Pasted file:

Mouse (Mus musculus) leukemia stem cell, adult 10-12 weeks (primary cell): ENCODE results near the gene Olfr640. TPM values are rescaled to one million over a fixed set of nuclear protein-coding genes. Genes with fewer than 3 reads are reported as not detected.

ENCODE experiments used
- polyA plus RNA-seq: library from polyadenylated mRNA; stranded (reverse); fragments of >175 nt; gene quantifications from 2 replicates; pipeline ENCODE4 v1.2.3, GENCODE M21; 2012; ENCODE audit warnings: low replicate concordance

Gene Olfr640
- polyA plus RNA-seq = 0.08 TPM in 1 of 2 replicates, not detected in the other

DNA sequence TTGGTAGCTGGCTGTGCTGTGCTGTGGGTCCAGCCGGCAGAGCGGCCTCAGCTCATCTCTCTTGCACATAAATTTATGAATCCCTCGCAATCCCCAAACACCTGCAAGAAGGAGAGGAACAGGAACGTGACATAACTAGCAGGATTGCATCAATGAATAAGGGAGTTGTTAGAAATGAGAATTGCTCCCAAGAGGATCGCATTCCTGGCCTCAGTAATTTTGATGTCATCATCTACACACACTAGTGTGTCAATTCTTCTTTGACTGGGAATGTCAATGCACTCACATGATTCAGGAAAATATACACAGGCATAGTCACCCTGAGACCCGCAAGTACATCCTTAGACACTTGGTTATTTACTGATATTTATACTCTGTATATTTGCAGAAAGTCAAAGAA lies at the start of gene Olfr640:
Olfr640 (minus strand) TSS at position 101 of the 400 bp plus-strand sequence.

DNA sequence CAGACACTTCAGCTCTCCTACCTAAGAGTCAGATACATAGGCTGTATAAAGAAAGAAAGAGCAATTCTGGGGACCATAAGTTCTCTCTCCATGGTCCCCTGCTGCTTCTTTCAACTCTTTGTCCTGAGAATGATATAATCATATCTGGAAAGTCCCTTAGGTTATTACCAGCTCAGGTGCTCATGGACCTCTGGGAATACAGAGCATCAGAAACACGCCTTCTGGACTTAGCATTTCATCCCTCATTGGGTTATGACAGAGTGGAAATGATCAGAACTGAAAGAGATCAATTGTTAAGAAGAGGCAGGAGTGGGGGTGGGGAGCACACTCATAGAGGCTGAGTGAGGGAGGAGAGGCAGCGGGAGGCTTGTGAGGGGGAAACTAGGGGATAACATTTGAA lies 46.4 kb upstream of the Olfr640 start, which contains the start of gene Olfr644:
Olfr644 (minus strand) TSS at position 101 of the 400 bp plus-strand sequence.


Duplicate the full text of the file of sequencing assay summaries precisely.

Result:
Mouse (Mus musculus) leukemia stem cell, adult 10-12 weeks (primary cell): ENCODE results near the gene Olfr640. TPM values are rescaled to one million over a fixed set of nuclear protein-coding genes. Genes with fewer than 3 reads are reported as not detected.

ENCODE experiments used
- polyA plus RNA-seq: library from polyadenylated mRNA; stranded (reverse); fragments of >175 nt; gene quantifications from 2 replicates; pipeline ENCODE4 v1.2.3, GENCODE M21; 2012; ENCODE audit warnings: low replicate concordance

Gene Olfr640
- polyA plus RNA-seq = 0.08 TPM in 1 of 2 replicates, not detected in the other

DNA sequence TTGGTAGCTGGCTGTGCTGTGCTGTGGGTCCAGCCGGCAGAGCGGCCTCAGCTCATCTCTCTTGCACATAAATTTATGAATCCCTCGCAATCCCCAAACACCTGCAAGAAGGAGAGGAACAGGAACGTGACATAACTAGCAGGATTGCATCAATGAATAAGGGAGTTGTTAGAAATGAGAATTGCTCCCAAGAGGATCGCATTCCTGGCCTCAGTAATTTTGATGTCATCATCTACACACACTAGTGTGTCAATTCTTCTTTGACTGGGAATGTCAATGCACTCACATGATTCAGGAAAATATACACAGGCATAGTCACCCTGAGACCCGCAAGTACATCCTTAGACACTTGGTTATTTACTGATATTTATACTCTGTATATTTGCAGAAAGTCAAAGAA lies at the start of gene Olfr640:
Olfr640 (minus strand) TSS at position 101 of the 400 bp plus-strand sequence.

DNA sequence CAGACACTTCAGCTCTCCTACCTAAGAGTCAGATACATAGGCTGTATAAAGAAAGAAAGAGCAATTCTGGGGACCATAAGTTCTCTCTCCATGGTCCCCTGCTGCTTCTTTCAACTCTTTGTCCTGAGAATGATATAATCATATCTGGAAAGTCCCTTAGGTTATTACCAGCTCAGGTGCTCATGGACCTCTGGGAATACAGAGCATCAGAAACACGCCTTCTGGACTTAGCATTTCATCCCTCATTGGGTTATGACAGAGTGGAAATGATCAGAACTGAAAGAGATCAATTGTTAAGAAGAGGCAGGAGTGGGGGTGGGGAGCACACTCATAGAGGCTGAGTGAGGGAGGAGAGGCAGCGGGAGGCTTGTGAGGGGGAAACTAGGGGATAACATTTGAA lies 46.4 kb upstream of the Olfr640 start, which contains the start of gene Olfr644:
Olfr644 (minus strand) TSS at position 101 of the 400 bp plus-strand sequence.